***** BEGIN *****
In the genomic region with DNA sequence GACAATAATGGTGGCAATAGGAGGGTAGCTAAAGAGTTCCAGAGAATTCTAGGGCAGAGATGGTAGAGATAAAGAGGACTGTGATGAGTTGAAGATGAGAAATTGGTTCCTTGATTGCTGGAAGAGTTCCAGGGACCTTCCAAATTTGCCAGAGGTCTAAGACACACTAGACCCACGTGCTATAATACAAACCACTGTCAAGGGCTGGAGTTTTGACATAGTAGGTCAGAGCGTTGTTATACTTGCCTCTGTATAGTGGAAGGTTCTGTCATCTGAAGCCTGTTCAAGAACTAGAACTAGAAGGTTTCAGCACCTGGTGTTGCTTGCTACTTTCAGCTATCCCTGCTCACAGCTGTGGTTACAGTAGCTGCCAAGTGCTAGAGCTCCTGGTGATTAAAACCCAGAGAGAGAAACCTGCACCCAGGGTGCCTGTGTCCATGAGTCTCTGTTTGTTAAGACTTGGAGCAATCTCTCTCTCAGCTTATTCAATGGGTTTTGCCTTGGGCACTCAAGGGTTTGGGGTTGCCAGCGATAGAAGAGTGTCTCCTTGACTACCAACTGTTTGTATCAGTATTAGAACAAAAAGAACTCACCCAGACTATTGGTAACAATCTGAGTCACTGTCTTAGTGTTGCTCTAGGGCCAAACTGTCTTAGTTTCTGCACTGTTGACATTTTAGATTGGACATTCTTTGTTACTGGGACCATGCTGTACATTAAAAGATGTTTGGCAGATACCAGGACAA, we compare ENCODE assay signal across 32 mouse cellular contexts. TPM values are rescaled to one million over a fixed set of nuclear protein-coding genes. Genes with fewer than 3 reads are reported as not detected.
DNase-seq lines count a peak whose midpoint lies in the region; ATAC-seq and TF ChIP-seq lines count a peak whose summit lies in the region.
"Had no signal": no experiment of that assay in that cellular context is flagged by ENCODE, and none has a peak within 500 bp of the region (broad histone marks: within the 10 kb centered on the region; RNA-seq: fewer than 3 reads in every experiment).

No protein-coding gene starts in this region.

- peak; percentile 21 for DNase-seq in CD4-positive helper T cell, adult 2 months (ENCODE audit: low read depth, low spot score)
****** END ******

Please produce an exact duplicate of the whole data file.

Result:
In the genomic region with DNA sequence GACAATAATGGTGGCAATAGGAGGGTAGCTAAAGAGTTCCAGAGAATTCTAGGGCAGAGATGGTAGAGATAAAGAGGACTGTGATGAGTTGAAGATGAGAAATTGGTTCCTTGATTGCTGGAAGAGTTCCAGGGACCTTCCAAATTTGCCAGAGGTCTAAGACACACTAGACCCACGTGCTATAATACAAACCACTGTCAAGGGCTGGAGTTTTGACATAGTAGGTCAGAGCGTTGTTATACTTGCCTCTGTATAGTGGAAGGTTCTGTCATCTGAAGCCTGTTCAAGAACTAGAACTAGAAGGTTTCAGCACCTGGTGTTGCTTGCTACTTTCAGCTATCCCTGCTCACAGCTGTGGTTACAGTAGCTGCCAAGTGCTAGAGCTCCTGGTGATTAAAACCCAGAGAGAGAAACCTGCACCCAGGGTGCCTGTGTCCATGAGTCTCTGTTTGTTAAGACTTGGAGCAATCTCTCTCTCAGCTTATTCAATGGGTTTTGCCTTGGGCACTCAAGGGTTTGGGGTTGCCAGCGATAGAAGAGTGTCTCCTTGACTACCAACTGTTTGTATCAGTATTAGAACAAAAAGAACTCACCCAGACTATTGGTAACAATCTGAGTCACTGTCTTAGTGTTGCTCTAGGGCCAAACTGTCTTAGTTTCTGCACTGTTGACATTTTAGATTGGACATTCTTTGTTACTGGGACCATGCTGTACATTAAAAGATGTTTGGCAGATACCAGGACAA, we compare ENCODE assay signal across 32 mouse cellular contexts. TPM values are rescaled to one million over a fixed set of nuclear protein-coding genes. Genes with fewer than 3 reads are reported as not detected.
DNase-seq lines count a peak whose midpoint lies in the region; ATAC-seq and TF ChIP-seq lines count a peak whose summit lies in the region.
"Had no signal": no experiment of that assay in that cellular context is flagged by ENCODE, and none has a peak within 500 bp of the region (broad histone marks: within the 10 kb centered on the region; RNA-seq: fewer than 3 reads in every experiment).

No protein-coding gene starts in this region.

- peak; percentile 21 for DNase-seq in CD4-positive helper T cell, adult 2 months (ENCODE audit: low read depth, low spot score)